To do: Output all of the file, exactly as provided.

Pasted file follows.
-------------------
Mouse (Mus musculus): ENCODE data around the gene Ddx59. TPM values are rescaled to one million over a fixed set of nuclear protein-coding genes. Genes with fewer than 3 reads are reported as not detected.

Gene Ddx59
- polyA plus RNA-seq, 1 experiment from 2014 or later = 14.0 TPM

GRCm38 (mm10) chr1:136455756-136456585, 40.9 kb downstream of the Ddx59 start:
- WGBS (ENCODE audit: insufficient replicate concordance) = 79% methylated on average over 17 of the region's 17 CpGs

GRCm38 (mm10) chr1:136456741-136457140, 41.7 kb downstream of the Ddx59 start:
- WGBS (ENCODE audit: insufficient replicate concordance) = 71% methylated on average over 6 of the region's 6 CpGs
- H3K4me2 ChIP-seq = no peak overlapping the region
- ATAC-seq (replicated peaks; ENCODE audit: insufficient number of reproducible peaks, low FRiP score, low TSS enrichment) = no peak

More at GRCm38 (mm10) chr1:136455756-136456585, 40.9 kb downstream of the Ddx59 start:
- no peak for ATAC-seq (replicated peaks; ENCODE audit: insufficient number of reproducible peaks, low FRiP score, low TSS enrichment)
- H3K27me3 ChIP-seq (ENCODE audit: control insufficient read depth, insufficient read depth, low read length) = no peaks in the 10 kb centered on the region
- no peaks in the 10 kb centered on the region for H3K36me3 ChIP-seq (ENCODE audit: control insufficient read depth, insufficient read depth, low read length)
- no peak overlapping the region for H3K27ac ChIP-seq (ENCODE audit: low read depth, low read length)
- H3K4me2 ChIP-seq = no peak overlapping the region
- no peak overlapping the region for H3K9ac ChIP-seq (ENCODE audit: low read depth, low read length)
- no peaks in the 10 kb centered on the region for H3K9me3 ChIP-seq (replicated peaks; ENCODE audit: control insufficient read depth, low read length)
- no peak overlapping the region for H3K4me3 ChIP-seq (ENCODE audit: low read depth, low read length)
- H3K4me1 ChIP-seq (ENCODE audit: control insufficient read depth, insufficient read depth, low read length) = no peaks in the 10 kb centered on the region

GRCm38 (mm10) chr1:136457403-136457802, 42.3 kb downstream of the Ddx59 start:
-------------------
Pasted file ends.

Mouse (Mus musculus): ENCODE data around the gene Ddx59. TPM values are rescaled to one million over a fixed set of nuclear protein-coding genes. Genes with fewer than 3 reads are reported as not detected.

Gene Ddx59
- polyA plus RNA-seq, 1 experiment from 2014 or later = 14.0 TPM

GRCm38 (mm10) chr1:136455756-136456585, 40.9 kb downstream of the Ddx59 start:
- WGBS (ENCODE audit: insufficient replicate concordance) = 79% methylated on average over 17 of the region's 17 CpGs

GRCm38 (mm10) chr1:136456741-136457140, 41.7 kb downstream of the Ddx59 start:
- WGBS (ENCODE audit: insufficient replicate concordance) = 71% methylated on average over 6 of the region's 6 CpGs
- H3K4me2 ChIP-seq = no peak overlapping the region
- ATAC-seq (replicated peaks; ENCODE audit: insufficient number of reproducible peaks, low FRiP score, low TSS enrichment) = no peak

More at GRCm38 (mm10) chr1:136455756-136456585, 40.9 kb downstream of the Ddx59 start:
- no peak for ATAC-seq (replicated peaks; ENCODE audit: insufficient number of reproducible peaks, low FRiP score, low TSS enrichment)
- H3K27me3 ChIP-seq (ENCODE audit: control insufficient read depth, insufficient read depth, low read length) = no peaks in the 10 kb centered on the region
- no peaks in the 10 kb centered on the region for H3K36me3 ChIP-seq (ENCODE audit: control insufficient read depth, insufficient read depth, low read length)
- no peak overlapping the region for H3K27ac ChIP-seq (ENCODE audit: low read depth, low read length)
- H3K4me2 ChIP-seq = no peak overlapping the region
- no peak overlapping the region for H3K9ac ChIP-seq (ENCODE audit: low read depth, low read length)
- no peaks in the 10 kb centered on the region for H3K9me3 ChIP-seq (replicated peaks; ENCODE audit: control insufficient read depth, low read length)
- no peak overlapping the region for H3K4me3 ChIP-seq (ENCODE audit: low read depth, low read length)
- H3K4me1 ChIP-seq (ENCODE audit: control insufficient read depth, insufficient read depth, low read length) = no peaks in the 10 kb centered on the region

GRCm38 (mm10) chr1:136457403-136457802, 42.3 kb downstream of the Ddx59 start: